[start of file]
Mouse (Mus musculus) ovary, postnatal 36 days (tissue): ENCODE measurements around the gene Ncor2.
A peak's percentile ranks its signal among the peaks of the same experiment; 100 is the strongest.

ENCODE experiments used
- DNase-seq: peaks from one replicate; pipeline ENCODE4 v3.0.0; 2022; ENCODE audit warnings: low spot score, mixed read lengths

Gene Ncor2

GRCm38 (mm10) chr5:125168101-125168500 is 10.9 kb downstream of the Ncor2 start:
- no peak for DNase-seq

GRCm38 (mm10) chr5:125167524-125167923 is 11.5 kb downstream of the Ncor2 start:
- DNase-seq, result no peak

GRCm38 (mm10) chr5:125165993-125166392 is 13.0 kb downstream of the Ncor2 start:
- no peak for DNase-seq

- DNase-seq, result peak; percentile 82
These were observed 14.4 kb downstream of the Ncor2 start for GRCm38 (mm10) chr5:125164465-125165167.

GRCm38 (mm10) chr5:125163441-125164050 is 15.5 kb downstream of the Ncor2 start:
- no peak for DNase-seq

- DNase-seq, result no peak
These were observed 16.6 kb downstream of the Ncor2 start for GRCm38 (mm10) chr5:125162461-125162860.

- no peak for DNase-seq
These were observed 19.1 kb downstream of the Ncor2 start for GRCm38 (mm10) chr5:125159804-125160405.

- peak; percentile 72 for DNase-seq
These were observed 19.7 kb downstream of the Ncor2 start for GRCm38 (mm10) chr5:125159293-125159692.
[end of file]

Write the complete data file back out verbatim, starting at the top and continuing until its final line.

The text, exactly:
Mouse (Mus musculus) ovary, postnatal 36 days (tissue): ENCODE measurements around the gene Ncor2.
A peak's percentile ranks its signal among the peaks of the same experiment; 100 is the strongest.

ENCODE experiments used
- DNase-seq: peaks from one replicate; pipeline ENCODE4 v3.0.0; 2022; ENCODE audit warnings: low spot score, mixed read lengths

Gene Ncor2

GRCm38 (mm10) chr5:125168101-125168500 is 10.9 kb downstream of the Ncor2 start:
- no peak for DNase-seq

GRCm38 (mm10) chr5:125167524-125167923 is 11.5 kb downstream of the Ncor2 start:
- DNase-seq, result no peak

GRCm38 (mm10) chr5:125165993-125166392 is 13.0 kb downstream of the Ncor2 start:
- no peak for DNase-seq

- DNase-seq, result peak; percentile 82
These were observed 14.4 kb downstream of the Ncor2 start for GRCm38 (mm10) chr5:125164465-125165167.

GRCm38 (mm10) chr5:125163441-125164050 is 15.5 kb downstream of the Ncor2 start:
- no peak for DNase-seq

- DNase-seq, result no peak
These were observed 16.6 kb downstream of the Ncor2 start for GRCm38 (mm10) chr5:125162461-125162860.

- no peak for DNase-seq
These were observed 19.1 kb downstream of the Ncor2 start for GRCm38 (mm10) chr5:125159804-125160405.

- peak; percentile 72 for DNase-seq
These were observed 19.7 kb downstream of the Ncor2 start for GRCm38 (mm10) chr5:125159293-125159692.